• the total value of the transaction exceeds $283,600,000; or
  • the total value of the transaction exceeds $70.9 million and one party to the deal has total assets of at least $14.2 million (or, if a manufacturer, has $14.2 million in annual net sales) and the other party has net sales or total assets of at least $141.8 million

The new thresholds also affect the filing fees that parties to a deal have to pay the government for the pleasure of going through the review process. (Fees are split between the FTC and the Department of Justice.) For most of 2013, any deal subject to review and valued at less than $141.8 million will pay a $45,000 fee. (Used to be that deals coming in at a mere $100 million got to pay that.) For deals valued at more than $141.8 million but less than $709.1 million, the review fee will be $125,000. And if you’re proposing a deal valued at more than $709.1 million, get set to fork over a tidy $280,000.

When negotiating deals, all parties would be well-advised to bear these thresholds in mind. Once those lines are crossed, the prospect of additional (and considerable) time, expense and hassle to navigate the federal review process is a virtual certainty.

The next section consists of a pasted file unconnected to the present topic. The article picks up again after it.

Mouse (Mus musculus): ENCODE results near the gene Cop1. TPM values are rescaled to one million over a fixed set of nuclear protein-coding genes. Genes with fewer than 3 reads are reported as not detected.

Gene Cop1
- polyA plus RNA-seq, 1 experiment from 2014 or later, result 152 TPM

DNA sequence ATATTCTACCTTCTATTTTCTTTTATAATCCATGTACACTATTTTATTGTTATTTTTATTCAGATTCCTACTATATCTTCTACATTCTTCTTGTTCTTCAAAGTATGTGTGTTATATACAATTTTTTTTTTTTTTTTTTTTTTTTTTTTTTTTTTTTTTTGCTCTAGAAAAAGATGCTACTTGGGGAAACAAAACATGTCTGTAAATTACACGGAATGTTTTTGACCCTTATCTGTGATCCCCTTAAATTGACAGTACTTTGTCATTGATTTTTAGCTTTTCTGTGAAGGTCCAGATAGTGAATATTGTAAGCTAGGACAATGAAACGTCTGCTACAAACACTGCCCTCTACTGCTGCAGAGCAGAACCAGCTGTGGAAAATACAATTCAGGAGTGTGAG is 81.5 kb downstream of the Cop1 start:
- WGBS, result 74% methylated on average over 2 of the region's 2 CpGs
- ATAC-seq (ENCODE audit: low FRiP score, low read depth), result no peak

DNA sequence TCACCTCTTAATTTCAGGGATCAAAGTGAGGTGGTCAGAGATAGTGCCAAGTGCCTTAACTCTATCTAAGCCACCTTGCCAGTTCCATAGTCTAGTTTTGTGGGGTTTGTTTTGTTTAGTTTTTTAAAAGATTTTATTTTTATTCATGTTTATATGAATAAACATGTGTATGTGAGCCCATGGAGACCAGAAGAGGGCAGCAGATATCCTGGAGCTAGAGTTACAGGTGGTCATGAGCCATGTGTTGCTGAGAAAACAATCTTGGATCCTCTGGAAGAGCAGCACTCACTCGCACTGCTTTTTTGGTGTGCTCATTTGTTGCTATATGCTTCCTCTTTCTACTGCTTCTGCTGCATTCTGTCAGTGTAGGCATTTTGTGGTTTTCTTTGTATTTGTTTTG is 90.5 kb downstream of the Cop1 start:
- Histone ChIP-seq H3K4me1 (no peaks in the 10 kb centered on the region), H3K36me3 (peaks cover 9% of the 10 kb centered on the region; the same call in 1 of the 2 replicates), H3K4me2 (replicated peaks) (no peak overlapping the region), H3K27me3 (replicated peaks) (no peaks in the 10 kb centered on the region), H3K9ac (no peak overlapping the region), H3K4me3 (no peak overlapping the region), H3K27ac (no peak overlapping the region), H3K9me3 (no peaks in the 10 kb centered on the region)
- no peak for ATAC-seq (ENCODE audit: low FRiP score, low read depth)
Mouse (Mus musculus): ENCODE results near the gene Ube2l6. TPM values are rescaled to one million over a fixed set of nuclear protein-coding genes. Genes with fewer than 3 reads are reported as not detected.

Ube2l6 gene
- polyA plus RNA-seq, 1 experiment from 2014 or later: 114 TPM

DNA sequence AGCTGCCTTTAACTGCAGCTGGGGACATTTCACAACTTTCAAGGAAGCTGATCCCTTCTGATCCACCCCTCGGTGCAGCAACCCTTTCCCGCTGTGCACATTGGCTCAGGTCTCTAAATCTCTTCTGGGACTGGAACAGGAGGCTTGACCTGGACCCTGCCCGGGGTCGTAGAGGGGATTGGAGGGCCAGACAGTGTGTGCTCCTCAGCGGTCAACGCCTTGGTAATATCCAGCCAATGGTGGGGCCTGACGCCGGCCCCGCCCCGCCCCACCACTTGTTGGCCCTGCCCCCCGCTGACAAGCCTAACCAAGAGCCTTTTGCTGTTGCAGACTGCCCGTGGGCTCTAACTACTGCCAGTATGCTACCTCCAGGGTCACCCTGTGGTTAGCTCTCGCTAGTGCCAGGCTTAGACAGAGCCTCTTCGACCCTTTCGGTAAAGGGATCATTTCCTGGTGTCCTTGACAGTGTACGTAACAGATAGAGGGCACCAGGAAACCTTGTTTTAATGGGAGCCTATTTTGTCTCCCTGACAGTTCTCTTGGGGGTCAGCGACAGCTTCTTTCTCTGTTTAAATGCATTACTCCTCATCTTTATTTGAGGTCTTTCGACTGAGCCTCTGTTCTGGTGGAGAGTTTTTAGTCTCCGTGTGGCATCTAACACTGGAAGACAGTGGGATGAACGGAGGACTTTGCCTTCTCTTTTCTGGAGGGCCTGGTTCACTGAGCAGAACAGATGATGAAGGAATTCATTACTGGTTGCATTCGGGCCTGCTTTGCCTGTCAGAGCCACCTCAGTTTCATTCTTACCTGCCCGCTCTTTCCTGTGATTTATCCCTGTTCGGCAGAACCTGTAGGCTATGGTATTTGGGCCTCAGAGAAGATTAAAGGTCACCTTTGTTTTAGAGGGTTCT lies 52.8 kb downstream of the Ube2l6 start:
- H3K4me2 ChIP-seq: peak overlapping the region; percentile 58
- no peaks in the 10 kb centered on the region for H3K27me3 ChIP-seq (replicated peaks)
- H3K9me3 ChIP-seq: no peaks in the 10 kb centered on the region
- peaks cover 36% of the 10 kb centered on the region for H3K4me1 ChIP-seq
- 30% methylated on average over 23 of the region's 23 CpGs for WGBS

Update: Effective Date Set for New LPFM/FM Translator Rules

As we reported last month, in December the Commission released its “Fifth Order on Reconsideration and Sixth Report and Order” (we refer to it as the 6th R&O) in which it (a) tied up some loose ends relative to LPFM and FM translator matters and (b) adopted new rules and policies governing LPFM applicants. The 6th R&O has now been published in the Federal Register, which means that most (but not all) of the new rules are set to become effective on February 8, 2013.

The changes to Sections 73.807, 73.810, 73.827, 73.850, 73.853, 73.855, 73.860 and 73.872 will not take effect on that date, though. All those sections involve what we call “information collections”. As a result, they are subject our old friend, the Paperwork Reduction Act, which means that they will have to run past the Office of Management and Budget first before they can be implemented.